Junípero Serra was beatified by Pope John Paul II on September 25, 1988, this being the next-to-last step towards canonization, or recognition of sainthood, in the Catholic Church.[16] The pope spoke before a crowd of 20,000 in a beatification ceremony for six; according to the pope's address in English, "He sowed the seeds of Christian faith amid the momentous changes wrought by the arrival of European settlers in the New World. It was a field of missionary endeavor that required patience, perseverance, and humility, as well as vision and courage."[17]

During Serra's beatification, questions were raised about how Indians were treated while Serra was in charge. The question of Franciscan treatment of Indians first arose in 1783. The famous historian of missions Herbert Eugene Bolton gave evidence favorable to the case in 1948, and the testimony of five other historians was solicited in 1986.[18][19][20]

On January 15, 2015, Pope Francis announced that in September, he hopes to canonize the 18th-century Spanish Franciscan as a part of his first visit to the United States.[21] He will be the first native saint of the Balearic Islands. He will be canonized on 23 September 2015 in Washington D.C. by Pope Francis.

Serra's feast day is celebrated on July 1 and he is considered to be the patron of vocations.

The Mission in Carmel, California containing Serra's remains has continued as a place of public veneration. The burial location of Serra is southeast of the altar and is marked with an inscription in the floor of the sanctuary. Other relics are remnants of the wood from Serra's coffin on display next to the sanctuary, and personal items belonging to Serra on display in the mission museums. A bronze and marble sarcophagus depicting Serra's life was completed in 1924 by Catalan sculptor Joseph A. Mora. Serra's remains have not been transferred to the sarcophagus.


Many of Serra's letters and other documentation are extant, the principal ones being his "Diario" of the journey from Loreto to San Diego, which was published in Out West (March to June 1902) along with Serra's "Representación."'

The Junípero Serra Collection (1713-1947) at the Santa Barbara Mission Archive-Library are their earliest archival materials. The Santa Barbara Mission-Archive Library is part of the building complex of the Mission Santa Barbara, but is now a separate non-profit, independent educational and research institution. The Santa Barbara Mission-Archive Library continues to have ties to the Franciscans and the legacy of Padre Serra.[22]

The chapel at Mission San Juan Capistrano, built in 1782, is thought to be the oldest standing building in California. Known as "Father Serra's Church," it is the only remaining church in which Father Serra is known to have celebrated the rites of the Roman Catholic Church (he presided over the confirmations of 213 people on October 12 and October 13, 1783).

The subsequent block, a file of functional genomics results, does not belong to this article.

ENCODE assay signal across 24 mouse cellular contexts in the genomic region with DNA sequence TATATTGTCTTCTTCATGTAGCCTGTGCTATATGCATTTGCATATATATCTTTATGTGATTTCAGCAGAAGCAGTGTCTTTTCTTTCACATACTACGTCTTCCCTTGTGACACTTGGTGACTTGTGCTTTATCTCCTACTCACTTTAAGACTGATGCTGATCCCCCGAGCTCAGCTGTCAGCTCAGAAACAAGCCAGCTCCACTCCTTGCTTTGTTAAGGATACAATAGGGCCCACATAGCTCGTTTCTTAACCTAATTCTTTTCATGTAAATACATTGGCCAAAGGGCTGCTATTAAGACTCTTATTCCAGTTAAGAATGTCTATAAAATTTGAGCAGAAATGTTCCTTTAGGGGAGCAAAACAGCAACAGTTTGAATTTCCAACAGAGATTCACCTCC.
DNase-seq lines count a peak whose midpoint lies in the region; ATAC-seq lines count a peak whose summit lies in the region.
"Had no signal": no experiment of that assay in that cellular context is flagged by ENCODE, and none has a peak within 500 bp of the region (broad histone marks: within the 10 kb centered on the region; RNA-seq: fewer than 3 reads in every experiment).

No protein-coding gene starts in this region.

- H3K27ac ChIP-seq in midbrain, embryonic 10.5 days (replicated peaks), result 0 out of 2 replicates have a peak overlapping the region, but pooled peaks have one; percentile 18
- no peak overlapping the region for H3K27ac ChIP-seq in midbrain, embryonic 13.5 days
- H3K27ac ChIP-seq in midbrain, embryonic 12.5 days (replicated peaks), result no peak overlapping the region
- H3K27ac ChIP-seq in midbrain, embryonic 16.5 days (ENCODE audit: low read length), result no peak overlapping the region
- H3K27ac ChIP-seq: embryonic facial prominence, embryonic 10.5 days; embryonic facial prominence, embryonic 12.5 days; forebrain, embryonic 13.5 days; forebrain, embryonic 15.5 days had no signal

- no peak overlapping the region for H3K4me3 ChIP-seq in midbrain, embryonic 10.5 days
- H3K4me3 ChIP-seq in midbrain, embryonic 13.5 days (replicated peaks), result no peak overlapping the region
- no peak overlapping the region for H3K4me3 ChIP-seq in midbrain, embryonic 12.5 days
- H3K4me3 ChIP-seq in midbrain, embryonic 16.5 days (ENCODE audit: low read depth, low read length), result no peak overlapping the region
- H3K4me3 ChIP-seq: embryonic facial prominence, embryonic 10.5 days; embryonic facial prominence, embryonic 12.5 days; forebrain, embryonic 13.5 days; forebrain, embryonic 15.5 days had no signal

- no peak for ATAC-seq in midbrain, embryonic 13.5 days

In 1884, the Legislature of California passed a concurrent resolution making August 29 of that year, the centennial of Father Serra's burial, a legal holiday.[23]

Among the many schools named after Serra are Junípero Serra High School in the San Diego community of Tierrasanta, Junípero Serra Elementary School in Ventura, J Serra Catholic High School in San Juan Capistrano, Father Serra Catholic School (Grades JK-8) in Rancho Santa Margarita, Junípero Serra High School in Gardena, California, and Junipero Serra High School in San Mateo.

Both Spain and the United States have honored Fr. Serra with postage stamps.

Serra International, a global lay organization that promotes religious vocations to the Catholic Church, was named in his honor. The group, founded in 1935, currently numbers a membership of about 20,000 worldwide. It also boasts over 1,000 chapters in 44 countries.[24]

Serra's legacy towards Native Americans has been a topic of discussion in the Los Angeles area in recent years. An indigenous rights group called the Mexica Movement protested Serra's canonization at the Los Angeles Cathedral in February 2015. [25] The Huntington Library announcement of its 2013 exhibition on Serra made it clear that Serra's treatment of Native Americans would be part of the comprehensive coverage of his legacy.[26]

Statuary and monuments[edit]

Fray Junípero Serra. Sculpture in The National Statuary Hall
  • A statue of Friar Junípero Serra is one of two statues representing the state of California in the National Statuary Hall Collection in the United States Capitol. The statue, sculpted by Ettore Cadorin, depicts Serra holding a cross and looking skyward. In February 2015, State Senator Ricardo Lara introduced a bill in the California legislature to remove the Serra statue and replace it with one of astronaut Sally Ride. In May 2015, some California Catholics were organizing to keep Serra's statue in place. California Governor Jerry Brown joined in support of retaining the statue during a July 2015 visit to the Vatican.[27][28] On July 2, Lara announced that as a gesture of respect towards Pope Francis and people of faith, the vote on the proposal to replace the statue would be postponed until next year. Pope Francis is expected to canonize Serra as part of his September 2015 papal visit to the US.[29]
  • A gold statue of heroic size represents him as the apostolic preacher at Golden Gate Park in San Francisco.
  • Jane Elizabeth Lathrop Stanford, wife of Leland Stanford, governor and U.S. Senator from California, a non-Catholic herself, had a granite monument erected to honor Father Serra at Monterey.
  • When Interstate 280 was built in stages from Daly City to San Jose in the 1960s, it was named the Junipero Serra Freeway. Along the freeway in Hillsborough, California, is a statue of Serra. It stands on a hill on the northbound side and has a large pointing finger facing the Santa Cruz Mountains and the Pacific.
  • A statue of Serra is located in the courtyard of Mission Dolores, San Francisco's oldest remaining building.[4]
  • A full-size bronze statue of Serra overlooks the entrance to Mission Plaza in San Luis Obispo, near the façade of Old Mission San Luis Obispo.